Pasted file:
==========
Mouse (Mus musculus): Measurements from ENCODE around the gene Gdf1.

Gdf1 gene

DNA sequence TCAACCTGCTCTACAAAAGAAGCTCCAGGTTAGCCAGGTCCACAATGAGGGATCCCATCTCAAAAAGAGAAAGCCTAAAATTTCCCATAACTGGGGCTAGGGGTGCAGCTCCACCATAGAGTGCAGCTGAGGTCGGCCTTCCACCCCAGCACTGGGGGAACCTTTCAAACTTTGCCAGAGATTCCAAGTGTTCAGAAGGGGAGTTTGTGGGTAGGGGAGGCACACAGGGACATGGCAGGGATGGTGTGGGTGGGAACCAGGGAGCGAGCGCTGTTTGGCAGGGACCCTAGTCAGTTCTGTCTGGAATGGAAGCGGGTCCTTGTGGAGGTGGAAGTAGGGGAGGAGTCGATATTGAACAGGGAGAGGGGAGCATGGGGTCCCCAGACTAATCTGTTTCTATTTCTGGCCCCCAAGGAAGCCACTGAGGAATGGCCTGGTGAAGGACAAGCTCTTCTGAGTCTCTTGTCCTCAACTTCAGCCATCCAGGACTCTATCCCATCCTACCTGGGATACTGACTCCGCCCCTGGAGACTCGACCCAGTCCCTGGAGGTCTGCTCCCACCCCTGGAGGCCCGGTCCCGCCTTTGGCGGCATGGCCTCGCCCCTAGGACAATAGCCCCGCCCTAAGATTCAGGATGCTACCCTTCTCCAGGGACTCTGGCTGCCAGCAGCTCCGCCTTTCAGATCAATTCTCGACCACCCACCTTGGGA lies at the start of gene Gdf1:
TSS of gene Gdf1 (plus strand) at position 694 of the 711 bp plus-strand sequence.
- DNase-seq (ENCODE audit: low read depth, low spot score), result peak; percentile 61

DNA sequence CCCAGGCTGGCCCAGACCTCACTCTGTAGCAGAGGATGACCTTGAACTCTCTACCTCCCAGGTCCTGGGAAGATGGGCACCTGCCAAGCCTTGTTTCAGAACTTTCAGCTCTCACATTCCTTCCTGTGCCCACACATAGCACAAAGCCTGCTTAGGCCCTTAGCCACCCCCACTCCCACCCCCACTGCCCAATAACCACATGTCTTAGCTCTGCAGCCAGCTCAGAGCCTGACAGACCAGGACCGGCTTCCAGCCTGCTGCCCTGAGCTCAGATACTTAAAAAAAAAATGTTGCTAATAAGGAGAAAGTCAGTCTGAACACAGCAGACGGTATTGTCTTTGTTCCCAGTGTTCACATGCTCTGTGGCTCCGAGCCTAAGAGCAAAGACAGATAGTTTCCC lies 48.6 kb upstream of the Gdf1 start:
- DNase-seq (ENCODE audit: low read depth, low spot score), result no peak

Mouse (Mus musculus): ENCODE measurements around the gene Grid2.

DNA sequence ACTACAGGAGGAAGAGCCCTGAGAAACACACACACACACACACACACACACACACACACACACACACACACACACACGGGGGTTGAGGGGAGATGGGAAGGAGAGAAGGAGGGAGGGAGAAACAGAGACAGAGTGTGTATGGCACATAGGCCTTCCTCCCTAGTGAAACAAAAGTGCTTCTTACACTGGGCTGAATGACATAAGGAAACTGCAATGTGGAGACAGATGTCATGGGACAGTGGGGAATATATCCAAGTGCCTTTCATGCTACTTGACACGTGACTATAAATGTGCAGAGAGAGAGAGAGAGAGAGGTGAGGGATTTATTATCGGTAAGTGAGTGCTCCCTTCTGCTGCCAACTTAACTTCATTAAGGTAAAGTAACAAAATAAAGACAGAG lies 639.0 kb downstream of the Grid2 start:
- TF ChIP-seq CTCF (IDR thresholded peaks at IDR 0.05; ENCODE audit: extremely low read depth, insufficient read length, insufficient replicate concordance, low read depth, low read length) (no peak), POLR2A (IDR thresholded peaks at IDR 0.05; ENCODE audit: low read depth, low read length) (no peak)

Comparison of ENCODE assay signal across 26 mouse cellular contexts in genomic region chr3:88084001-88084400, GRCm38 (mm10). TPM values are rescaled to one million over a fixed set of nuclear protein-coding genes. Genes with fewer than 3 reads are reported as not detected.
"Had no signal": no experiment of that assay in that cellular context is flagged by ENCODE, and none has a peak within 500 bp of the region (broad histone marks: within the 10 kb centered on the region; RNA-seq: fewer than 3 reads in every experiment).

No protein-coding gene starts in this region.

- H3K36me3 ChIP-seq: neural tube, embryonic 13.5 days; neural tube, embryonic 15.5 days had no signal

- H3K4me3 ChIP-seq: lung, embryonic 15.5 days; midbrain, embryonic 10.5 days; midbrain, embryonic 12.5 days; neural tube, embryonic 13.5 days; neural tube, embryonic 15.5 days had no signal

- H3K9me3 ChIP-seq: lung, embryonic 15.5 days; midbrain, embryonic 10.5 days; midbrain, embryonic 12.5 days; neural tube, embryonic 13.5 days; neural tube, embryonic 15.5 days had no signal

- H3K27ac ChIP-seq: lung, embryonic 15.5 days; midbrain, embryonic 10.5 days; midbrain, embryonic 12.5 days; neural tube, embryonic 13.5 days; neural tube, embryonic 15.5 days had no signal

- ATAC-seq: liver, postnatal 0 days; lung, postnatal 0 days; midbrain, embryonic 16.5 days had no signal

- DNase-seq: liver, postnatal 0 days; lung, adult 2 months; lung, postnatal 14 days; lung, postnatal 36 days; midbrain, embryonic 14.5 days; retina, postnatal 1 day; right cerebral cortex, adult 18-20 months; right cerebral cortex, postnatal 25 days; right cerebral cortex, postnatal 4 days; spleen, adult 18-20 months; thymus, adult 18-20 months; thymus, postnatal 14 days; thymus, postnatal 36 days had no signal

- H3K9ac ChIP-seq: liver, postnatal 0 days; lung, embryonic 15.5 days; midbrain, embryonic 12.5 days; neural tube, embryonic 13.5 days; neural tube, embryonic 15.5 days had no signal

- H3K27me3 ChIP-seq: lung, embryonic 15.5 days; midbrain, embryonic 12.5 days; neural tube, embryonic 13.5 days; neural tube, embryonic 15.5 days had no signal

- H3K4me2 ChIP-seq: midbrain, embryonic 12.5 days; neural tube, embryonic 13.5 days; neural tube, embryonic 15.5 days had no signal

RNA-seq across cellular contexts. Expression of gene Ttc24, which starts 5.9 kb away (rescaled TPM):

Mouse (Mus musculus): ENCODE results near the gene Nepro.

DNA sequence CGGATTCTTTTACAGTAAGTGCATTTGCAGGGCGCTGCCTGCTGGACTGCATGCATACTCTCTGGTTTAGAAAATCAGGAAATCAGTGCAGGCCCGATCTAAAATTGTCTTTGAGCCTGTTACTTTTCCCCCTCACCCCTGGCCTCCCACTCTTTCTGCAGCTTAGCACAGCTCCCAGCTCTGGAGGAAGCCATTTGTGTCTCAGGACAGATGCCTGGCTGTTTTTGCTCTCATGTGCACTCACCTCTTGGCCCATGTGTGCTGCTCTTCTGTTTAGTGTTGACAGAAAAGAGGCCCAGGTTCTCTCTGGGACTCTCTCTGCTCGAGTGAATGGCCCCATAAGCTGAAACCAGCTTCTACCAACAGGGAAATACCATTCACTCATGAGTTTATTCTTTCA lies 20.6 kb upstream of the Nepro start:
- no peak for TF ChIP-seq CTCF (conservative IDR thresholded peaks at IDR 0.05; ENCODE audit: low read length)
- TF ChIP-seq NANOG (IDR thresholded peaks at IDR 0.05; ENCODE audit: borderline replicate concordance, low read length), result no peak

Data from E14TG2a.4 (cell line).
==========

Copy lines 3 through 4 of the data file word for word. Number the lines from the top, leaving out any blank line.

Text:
DNA sequence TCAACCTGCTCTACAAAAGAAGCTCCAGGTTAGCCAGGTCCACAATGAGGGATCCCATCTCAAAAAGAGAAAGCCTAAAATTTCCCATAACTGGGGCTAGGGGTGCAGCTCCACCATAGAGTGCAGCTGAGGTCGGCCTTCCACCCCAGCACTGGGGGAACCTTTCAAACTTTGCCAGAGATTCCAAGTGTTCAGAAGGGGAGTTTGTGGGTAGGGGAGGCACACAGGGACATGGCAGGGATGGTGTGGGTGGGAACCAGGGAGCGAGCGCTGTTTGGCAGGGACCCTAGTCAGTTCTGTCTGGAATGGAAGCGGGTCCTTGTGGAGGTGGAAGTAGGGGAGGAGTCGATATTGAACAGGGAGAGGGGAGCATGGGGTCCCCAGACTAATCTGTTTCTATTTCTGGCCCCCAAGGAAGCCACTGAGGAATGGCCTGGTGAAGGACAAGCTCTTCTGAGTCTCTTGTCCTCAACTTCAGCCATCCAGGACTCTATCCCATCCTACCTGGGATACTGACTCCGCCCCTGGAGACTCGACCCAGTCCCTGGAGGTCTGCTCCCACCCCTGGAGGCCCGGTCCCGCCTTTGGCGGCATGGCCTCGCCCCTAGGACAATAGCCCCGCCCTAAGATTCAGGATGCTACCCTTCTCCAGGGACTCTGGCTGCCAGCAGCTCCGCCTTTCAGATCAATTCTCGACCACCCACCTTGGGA lies at the start of gene Gdf1:
TSS of gene Gdf1 (plus strand) at position 694 of the 711 bp plus-strand sequence.